"We're not seeing H1N1 influenza in New York City right now," said Dr. Thomas Farley, the New York City health commissioner.
CDC data shows last spring, New York and New Jersey were especially hard hit but have been relatively spared this fall. The opposite is true of the Southeast, which saw fewer cases last spring but is now seeing an H1N1 surge, reports CBS News medical correspondent Dr. Jon LaPook.
"One of the current ideas is that that wave of this virus last spring has left a number of people protected who are immune from the virus," said Dr. Martin Blaser, the chair of medicine at NYU Langone Medical Center.
This protective effect is called herd immunity.
"In places like New York and the Northeast, there's probably a substantial amount of herd immunity, which is dampening the spread of the virus," Blaser said. "It doesn't mean it's not going to appear. It just means that it's going to appear later, and maybe not quite as bad as it is in the Southeast right now."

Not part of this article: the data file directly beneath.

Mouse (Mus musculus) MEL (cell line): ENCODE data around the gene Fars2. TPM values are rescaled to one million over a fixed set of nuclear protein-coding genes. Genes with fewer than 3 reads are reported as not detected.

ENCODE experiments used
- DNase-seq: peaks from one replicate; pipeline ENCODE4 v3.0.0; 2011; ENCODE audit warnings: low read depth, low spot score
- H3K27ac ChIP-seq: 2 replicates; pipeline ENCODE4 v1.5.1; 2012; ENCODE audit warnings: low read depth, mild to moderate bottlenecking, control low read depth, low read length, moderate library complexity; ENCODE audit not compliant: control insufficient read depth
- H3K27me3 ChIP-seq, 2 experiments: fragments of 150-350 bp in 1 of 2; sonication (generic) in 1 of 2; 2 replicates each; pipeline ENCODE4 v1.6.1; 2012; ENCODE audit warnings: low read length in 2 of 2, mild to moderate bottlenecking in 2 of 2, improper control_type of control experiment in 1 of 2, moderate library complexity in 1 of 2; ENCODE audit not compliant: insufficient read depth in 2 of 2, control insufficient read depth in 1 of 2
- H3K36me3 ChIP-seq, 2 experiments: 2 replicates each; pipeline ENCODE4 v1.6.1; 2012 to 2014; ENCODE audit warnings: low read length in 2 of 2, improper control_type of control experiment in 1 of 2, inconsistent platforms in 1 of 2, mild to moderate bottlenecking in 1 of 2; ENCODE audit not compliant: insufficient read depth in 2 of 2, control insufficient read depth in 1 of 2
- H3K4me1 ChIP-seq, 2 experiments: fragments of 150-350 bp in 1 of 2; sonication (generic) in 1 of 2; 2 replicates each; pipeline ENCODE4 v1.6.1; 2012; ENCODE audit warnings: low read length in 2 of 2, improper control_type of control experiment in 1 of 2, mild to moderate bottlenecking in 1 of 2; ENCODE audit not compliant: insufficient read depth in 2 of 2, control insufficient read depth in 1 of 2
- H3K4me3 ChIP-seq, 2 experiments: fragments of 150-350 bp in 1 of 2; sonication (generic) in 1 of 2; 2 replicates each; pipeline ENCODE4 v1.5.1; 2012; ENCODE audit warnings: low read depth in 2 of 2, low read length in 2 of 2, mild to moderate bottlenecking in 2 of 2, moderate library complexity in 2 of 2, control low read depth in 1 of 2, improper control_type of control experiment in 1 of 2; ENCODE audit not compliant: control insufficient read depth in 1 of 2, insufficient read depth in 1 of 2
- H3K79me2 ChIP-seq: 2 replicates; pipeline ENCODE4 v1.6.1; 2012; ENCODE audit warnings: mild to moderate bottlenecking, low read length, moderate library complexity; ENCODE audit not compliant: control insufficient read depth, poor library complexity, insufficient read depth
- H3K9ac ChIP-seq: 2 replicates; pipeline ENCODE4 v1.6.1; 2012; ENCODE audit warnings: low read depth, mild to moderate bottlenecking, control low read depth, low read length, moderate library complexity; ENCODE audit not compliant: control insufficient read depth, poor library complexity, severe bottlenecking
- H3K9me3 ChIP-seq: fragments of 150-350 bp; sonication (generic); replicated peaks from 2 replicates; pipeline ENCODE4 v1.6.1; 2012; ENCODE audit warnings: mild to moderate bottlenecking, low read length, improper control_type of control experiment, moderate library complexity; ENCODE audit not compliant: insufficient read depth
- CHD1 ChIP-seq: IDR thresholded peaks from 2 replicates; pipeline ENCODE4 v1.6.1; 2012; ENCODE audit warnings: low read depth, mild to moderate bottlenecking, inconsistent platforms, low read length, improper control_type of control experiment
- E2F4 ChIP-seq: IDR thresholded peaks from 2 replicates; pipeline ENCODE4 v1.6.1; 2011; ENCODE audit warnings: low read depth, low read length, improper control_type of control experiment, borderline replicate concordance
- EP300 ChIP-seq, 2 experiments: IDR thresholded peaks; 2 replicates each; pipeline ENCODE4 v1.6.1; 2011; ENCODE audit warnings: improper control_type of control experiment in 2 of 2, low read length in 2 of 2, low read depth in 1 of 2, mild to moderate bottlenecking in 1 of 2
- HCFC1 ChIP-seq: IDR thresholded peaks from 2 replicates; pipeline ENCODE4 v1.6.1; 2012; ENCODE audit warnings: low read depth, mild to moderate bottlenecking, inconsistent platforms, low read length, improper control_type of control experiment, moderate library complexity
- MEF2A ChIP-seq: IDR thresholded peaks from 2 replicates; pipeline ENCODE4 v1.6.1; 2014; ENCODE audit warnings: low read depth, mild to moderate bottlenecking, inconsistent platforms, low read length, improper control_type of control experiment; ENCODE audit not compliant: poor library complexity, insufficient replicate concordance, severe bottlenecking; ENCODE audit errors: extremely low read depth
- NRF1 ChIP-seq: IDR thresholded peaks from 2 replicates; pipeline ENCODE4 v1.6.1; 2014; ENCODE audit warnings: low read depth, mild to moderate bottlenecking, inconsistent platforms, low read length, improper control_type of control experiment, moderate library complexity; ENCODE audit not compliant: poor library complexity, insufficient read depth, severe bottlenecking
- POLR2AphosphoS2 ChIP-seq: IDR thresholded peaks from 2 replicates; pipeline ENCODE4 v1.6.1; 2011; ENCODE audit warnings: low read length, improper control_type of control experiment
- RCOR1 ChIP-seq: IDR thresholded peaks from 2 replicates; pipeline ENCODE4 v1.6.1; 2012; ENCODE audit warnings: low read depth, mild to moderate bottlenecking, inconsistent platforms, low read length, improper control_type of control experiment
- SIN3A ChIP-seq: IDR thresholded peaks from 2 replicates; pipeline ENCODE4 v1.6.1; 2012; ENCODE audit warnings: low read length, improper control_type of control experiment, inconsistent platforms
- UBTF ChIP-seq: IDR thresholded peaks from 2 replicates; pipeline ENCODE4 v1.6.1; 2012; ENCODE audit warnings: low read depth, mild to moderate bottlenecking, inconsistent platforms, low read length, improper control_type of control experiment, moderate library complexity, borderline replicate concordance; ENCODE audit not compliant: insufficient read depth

Experts say the best way to increase herd immunity is vaccination. The CDC says that even if you think you had H1N1 last season, you cannot be absolutely sure unless you were specifically tested and most people were not. The CDC recommends getting the vaccine if you're in a subgroup for which it's advised.